I set out to the Palooza with several items on my shopping list. I heard there would be an incredible sale, so I was considering buying a large Java tree for the aviary, a travel cage for Truman, and a 25lb sack of Roudybush. However, I would only consider buying these if they were incredibly priced because I did not need them immediately.
Truman spent the first hour of the drive screaming in his carrier. But finally he got a hint and shut up for a bit. Unfortunately there wasn't much left to go and he began screaming again as we got closer. I ignore him when he screams to avoid encouraging it even further. I think more outings and ignoring will be required to get him to sit as quietly in the car as Kili (or at least I hope).
Kathleen and I went two days, Friday and Saturday. Friday was meet the speakers night and I was looking forward to meeting Irene Pepperberg. This was the real highlight of the event that made me decide to make the multi hour drive to visit. With Kili on my shoulder and Truman on my arm, I stood in a short line to get to meet the famous parrot researcher. I asked her about Corvid to Psittacine comparative psychology. She mentioned that she knows of research being done and a paper due in coming months. However, this did not strike up much of a conversation and she seemed impatient to get the brief encounter over with. So I just asked her to sign my copies of her books out to Kili & Truman. Knowing her background, I really shouldn't be surprised about Dr. Pepperberg's social manner. However, I had greater expectations from the endless intrigue I have acquired from her books.
Michael, Kili, and Truman meeting Dr. Irene Pepperberg at Parrot Palooza
I did not even bother meeting the other speakers because I had no idea who they were. It kind of didn't make sense to meet them until I could hear their talks and learn what they're about. The rest of the Friday evening was pretty boring. There wasn't much going on and not that many people. Most of the people that were there were just shopping. So we looked around but weren't amazed by the products. Certainly they had an extensive selection but nothing out of the ordinary. The walls were lined with endless bird toys but it wasn't as much of a selection as you might think. Six hangars would be filled with the exact same toy which could span just a single one. So part of the impressive fullness of the shelves/hangars was really just redundancy.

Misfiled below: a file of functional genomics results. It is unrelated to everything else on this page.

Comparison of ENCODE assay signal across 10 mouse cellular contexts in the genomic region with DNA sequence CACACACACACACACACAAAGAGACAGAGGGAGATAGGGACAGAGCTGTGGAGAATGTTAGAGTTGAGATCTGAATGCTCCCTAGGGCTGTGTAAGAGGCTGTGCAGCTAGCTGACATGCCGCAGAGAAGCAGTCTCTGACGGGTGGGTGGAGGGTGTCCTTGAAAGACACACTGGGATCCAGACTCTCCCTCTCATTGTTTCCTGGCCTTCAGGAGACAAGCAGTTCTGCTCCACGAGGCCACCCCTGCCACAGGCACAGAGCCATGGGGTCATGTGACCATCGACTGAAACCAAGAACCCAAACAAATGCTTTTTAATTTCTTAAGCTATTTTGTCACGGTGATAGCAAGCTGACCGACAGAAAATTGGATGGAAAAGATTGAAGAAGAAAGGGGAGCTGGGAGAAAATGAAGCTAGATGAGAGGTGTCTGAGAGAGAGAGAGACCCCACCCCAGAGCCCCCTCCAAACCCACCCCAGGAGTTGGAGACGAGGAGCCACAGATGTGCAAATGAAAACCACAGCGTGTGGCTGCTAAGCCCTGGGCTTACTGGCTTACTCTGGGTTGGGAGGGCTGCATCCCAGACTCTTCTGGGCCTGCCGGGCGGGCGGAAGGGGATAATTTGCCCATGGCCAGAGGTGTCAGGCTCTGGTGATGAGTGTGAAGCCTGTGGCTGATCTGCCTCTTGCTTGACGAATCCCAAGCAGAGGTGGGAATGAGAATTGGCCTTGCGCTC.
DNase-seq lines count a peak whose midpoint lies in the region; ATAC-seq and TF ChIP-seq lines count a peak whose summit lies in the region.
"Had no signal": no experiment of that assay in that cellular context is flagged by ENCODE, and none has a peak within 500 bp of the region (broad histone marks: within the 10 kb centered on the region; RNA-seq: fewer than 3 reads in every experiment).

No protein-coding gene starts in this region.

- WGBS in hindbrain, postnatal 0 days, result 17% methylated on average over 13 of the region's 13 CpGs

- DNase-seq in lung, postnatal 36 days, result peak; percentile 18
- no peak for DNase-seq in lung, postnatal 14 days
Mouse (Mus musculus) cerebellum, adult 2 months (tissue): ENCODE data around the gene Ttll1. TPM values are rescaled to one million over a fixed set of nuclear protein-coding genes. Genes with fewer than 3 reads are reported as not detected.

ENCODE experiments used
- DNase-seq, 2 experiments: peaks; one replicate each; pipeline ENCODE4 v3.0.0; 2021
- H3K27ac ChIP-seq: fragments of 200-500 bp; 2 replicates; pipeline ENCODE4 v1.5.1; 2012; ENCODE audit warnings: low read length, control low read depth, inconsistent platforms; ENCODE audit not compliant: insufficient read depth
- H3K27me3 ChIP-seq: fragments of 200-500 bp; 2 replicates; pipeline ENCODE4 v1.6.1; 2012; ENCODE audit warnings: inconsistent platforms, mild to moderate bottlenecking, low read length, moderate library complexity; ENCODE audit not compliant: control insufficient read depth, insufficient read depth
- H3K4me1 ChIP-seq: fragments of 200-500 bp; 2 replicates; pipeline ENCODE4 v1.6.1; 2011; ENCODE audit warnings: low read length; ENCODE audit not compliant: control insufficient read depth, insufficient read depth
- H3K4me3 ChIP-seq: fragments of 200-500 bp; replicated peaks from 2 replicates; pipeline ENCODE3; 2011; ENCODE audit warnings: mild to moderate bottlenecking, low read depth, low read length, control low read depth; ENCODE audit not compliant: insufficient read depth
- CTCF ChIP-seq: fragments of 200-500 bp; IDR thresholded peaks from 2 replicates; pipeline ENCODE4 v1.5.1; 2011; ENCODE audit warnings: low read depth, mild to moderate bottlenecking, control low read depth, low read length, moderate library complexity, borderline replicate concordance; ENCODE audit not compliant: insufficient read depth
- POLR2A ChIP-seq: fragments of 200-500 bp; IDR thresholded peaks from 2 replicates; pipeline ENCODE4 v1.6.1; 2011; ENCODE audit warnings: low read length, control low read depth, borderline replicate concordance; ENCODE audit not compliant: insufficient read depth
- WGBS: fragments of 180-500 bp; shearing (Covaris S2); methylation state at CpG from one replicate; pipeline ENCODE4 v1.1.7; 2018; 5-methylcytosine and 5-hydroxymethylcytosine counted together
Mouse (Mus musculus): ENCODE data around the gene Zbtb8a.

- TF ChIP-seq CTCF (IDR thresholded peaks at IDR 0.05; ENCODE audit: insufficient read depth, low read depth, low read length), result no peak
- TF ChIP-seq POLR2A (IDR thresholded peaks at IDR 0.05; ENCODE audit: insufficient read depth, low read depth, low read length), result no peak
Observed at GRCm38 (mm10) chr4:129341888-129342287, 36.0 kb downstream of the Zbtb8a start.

While Kathleen went to handle parrots in the bird room, I queried about the price of a 25lb bag of Roudybush. It seemed like no one could answer my question and it took some asking around before someone got back to me with a price of $59.99. I gave a shocking look at such an overprice but they reminded me that everything is 20% off. With half a bag of this bird food still sitting in my freezer, there was no way I was going to be buying any more unless it was the best deal I'd ever seen on this food. It certainly wasn't. Even with 20% off it came out to more expensive than an online site I found including shipping.
The high prices were not only limited to the bird food. We browsed the shelves and found that perches, toys, carriers, and cages all cost way too much. Then we'd remember to recalculate with 20% off and then the price would just sound about right or slightly discount compared to other places I shop for parrot supplies. Between the fact that employees could never directly answer to the price of items, seeing them anxiously tacking prices on things, and my experience buying parrot supplies elsewhere, I have a strong suspicion that the store jacked up the prices in order to put a discount on them. I am not certain of this but if the ticket price is what they normally sell at, then Bird Paradise is quite overpriced the rest of the year for typical parrot supply shopping. With 20% off, it seemed that items were anywhere from 0-10% cheaper than prices I would expect. So there was a bit of a savings to be had by shopping there but nowhere near an actual 20%.